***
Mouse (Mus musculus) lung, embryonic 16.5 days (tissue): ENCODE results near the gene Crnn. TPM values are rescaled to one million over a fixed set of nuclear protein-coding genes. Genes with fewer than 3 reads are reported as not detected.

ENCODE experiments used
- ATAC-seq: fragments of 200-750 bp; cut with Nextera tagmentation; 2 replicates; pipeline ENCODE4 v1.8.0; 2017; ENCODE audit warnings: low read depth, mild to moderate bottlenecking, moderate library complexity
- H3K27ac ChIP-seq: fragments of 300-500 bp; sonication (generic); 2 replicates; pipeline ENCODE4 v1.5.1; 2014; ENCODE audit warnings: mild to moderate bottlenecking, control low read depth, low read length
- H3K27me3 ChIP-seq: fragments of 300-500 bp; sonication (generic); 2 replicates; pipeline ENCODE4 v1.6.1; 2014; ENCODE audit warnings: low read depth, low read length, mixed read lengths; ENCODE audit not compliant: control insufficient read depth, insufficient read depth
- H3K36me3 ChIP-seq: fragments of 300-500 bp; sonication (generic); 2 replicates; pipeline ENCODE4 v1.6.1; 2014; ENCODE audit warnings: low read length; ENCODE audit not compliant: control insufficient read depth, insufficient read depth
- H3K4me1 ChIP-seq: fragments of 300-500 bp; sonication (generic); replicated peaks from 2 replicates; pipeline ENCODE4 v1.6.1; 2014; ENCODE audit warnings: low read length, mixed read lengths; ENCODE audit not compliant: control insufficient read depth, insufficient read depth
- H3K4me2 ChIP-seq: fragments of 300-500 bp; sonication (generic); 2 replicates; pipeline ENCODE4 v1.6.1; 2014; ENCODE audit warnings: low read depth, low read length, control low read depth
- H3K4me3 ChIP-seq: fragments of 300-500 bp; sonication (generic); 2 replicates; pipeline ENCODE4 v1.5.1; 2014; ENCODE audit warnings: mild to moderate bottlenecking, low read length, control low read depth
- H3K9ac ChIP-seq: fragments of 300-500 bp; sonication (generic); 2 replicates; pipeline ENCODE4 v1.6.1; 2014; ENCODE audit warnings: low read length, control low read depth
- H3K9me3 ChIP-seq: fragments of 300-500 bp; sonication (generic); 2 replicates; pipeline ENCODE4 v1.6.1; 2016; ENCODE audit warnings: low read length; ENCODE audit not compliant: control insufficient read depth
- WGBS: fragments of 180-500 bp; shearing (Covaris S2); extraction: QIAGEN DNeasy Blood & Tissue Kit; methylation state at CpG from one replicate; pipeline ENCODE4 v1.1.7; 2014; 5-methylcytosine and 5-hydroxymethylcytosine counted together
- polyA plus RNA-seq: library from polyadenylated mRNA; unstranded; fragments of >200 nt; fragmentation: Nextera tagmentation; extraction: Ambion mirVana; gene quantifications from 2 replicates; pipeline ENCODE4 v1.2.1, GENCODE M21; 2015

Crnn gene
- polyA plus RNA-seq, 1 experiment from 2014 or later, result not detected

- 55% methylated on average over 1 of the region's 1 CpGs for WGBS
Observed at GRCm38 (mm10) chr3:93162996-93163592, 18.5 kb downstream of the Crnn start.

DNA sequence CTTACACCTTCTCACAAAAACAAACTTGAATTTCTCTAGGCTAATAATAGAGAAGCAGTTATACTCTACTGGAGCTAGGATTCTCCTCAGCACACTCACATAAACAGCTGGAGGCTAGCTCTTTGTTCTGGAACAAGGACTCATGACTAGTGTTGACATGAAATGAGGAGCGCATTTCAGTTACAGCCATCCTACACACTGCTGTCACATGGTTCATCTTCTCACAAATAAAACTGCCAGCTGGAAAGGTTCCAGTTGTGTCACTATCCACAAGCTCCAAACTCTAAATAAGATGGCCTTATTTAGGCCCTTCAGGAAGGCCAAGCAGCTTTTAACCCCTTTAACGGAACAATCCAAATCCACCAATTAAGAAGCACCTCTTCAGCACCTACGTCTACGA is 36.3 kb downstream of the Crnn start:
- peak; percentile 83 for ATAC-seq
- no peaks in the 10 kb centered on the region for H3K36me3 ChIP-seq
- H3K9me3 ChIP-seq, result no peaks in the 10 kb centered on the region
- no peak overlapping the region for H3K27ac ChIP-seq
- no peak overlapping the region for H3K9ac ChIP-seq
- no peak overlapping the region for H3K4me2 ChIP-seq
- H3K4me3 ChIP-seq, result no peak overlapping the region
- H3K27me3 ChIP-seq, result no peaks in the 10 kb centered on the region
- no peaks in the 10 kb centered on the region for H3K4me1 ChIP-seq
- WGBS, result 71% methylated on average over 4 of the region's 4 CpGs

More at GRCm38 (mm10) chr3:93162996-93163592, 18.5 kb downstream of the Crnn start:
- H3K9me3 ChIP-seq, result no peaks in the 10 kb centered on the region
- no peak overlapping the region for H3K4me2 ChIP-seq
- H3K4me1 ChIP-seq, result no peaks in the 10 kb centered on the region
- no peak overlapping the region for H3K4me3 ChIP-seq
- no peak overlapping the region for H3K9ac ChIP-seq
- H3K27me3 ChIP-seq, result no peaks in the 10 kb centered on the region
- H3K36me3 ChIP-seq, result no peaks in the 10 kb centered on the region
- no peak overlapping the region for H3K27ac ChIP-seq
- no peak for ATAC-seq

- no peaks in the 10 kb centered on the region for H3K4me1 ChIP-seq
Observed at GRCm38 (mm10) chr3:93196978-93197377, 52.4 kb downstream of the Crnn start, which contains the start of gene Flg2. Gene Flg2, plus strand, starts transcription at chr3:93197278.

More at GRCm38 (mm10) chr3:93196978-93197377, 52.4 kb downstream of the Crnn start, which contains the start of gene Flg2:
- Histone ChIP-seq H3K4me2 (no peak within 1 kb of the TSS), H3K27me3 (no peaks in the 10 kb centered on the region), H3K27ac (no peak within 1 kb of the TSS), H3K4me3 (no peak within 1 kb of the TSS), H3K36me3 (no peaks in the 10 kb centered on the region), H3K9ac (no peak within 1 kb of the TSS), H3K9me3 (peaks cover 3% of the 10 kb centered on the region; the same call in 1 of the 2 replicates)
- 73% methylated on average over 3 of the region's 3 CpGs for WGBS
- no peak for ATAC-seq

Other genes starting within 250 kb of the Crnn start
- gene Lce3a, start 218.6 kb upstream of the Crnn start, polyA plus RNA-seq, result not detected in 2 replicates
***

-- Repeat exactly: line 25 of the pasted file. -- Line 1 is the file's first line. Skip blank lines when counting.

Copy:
- H3K4me3 ChIP-seq, result no peak overlapping the region